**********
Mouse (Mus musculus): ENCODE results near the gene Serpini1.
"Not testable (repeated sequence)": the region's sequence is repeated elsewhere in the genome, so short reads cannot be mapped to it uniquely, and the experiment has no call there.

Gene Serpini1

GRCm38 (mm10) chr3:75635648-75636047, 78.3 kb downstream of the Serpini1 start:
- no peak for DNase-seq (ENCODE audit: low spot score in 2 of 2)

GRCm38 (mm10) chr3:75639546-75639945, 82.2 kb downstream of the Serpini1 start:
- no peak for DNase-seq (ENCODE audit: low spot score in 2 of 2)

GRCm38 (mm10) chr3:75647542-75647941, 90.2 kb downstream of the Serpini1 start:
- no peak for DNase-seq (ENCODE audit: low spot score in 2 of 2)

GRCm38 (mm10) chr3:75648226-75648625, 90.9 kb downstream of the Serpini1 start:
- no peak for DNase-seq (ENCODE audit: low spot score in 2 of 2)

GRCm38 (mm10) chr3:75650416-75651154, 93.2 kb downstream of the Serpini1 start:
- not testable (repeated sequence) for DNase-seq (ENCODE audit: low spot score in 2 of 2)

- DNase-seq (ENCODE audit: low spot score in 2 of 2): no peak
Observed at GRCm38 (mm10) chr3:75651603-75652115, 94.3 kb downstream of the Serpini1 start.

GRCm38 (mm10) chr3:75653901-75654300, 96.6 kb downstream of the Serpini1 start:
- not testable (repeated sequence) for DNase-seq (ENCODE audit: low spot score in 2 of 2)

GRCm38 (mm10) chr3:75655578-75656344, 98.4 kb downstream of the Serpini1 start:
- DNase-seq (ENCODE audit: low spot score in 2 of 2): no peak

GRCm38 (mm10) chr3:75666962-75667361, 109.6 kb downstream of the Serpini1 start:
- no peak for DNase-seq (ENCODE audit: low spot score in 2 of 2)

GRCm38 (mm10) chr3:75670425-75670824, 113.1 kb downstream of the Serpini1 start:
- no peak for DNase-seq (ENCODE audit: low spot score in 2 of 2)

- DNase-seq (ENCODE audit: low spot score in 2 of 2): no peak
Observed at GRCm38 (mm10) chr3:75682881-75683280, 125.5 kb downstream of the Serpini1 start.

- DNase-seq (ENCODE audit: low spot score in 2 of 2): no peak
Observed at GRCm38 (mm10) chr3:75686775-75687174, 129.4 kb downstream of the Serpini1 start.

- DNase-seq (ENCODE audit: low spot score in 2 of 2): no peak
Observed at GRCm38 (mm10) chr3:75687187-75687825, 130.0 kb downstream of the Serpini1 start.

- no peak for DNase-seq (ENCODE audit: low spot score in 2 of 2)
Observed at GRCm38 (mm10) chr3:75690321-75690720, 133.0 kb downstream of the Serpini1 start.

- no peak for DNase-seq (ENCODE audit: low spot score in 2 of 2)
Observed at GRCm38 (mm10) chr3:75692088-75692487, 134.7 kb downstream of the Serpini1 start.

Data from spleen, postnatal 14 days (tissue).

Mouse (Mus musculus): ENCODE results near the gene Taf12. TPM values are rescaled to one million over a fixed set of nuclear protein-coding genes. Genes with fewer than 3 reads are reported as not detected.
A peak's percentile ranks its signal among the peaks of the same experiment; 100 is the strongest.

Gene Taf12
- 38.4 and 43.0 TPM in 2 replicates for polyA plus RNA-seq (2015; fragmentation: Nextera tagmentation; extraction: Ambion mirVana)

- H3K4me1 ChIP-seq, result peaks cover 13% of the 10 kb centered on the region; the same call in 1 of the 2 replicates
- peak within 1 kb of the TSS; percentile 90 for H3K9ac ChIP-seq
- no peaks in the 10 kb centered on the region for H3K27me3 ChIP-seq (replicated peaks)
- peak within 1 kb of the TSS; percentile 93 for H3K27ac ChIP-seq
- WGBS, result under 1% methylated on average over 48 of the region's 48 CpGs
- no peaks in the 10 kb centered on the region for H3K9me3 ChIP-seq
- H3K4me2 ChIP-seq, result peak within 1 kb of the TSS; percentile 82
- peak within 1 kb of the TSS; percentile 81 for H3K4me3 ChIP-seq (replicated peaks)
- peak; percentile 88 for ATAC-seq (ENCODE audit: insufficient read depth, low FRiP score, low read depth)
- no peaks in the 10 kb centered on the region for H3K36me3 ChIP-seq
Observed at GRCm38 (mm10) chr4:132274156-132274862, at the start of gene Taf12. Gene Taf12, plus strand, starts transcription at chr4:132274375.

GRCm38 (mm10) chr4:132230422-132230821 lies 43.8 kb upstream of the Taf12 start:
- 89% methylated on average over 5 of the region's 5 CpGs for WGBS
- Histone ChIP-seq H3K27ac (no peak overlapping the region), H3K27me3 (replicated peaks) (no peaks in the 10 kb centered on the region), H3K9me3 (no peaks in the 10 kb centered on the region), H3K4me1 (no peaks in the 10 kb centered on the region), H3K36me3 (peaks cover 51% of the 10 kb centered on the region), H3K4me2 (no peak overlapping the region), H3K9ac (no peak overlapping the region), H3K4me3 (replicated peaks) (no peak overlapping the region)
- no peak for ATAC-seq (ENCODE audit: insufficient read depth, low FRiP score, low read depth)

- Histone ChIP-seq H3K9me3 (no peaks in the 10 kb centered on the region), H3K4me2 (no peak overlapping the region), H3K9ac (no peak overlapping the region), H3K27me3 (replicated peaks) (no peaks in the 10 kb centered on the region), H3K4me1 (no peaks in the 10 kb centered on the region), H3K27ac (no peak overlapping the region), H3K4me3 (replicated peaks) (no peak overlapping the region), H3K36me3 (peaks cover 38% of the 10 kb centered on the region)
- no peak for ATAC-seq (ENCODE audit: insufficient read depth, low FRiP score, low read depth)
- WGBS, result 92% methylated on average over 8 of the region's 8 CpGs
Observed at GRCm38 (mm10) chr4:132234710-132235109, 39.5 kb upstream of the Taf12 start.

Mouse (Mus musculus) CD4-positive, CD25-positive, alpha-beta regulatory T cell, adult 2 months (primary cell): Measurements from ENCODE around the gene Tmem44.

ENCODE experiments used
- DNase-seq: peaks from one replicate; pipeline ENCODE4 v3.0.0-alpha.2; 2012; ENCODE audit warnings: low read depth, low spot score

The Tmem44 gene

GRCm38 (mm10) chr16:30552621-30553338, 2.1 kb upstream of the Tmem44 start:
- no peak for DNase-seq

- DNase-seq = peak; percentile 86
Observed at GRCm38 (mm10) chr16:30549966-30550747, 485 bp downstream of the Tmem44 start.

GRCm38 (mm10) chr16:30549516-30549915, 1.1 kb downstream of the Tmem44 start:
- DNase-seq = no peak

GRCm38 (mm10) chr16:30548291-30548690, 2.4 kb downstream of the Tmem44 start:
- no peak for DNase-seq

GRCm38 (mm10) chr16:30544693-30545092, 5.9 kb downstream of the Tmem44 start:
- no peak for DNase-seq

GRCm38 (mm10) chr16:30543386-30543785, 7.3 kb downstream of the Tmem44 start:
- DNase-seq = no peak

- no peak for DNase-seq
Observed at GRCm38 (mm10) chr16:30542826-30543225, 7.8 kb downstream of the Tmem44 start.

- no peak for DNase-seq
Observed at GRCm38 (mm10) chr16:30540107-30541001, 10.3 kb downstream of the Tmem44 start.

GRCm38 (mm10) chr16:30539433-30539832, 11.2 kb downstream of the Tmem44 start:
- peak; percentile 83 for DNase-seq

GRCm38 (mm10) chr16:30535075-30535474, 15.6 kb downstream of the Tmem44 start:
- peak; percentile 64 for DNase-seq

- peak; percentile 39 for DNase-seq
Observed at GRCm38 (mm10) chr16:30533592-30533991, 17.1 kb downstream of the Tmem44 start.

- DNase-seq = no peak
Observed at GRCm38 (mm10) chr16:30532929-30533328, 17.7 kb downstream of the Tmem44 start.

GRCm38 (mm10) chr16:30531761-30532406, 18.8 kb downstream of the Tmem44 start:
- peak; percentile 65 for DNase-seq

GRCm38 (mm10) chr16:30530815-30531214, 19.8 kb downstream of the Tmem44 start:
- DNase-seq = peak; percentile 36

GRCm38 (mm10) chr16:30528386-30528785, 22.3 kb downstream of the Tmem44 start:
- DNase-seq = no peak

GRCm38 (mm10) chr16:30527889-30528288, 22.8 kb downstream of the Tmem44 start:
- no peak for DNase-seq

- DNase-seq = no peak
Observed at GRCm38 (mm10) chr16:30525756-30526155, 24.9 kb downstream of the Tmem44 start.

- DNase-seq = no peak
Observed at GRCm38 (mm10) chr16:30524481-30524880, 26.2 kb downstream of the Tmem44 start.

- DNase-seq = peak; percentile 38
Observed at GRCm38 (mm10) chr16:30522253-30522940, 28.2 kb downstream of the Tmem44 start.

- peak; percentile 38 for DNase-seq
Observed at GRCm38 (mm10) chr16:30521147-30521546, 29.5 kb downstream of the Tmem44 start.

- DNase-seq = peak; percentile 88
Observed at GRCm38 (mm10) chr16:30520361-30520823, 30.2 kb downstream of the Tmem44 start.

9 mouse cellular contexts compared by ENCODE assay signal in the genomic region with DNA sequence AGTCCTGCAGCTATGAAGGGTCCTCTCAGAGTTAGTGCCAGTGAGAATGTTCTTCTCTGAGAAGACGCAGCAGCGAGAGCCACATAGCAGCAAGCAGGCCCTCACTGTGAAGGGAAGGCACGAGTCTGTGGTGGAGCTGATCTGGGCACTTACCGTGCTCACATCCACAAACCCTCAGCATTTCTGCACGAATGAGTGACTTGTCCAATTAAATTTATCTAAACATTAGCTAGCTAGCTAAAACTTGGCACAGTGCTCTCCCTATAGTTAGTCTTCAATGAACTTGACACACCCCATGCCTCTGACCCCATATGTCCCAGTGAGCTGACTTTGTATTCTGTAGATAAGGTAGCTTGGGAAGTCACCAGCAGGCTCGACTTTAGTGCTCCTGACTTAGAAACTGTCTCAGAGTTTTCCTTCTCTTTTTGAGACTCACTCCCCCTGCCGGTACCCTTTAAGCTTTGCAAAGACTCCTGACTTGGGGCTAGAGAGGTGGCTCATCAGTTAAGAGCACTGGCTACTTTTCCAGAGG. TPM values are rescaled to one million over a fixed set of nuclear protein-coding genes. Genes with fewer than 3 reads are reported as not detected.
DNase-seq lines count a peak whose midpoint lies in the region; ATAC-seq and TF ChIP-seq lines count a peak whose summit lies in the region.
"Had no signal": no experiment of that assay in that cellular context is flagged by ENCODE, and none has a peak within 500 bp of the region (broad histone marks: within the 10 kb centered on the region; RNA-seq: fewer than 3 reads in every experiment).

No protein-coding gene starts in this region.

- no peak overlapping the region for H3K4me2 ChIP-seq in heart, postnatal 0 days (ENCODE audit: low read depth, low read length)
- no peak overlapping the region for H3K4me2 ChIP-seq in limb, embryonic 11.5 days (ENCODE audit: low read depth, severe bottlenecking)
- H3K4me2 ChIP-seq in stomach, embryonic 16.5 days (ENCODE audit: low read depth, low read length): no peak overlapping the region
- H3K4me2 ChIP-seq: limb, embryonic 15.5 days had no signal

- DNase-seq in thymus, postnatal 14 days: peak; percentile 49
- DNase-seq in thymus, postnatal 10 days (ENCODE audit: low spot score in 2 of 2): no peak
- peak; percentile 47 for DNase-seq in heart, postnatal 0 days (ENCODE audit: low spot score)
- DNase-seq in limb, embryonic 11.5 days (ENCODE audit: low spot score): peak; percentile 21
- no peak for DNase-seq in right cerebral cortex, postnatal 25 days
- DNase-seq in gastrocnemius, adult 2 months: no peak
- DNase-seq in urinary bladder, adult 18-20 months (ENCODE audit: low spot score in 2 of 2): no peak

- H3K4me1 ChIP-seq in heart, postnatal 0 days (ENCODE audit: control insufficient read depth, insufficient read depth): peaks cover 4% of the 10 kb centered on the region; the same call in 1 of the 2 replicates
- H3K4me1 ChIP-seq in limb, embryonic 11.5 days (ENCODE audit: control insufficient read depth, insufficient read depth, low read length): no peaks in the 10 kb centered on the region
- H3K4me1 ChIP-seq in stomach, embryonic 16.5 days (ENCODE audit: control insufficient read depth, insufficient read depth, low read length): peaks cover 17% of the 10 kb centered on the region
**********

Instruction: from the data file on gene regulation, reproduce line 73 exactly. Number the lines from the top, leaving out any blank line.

- DNase-seq = no peak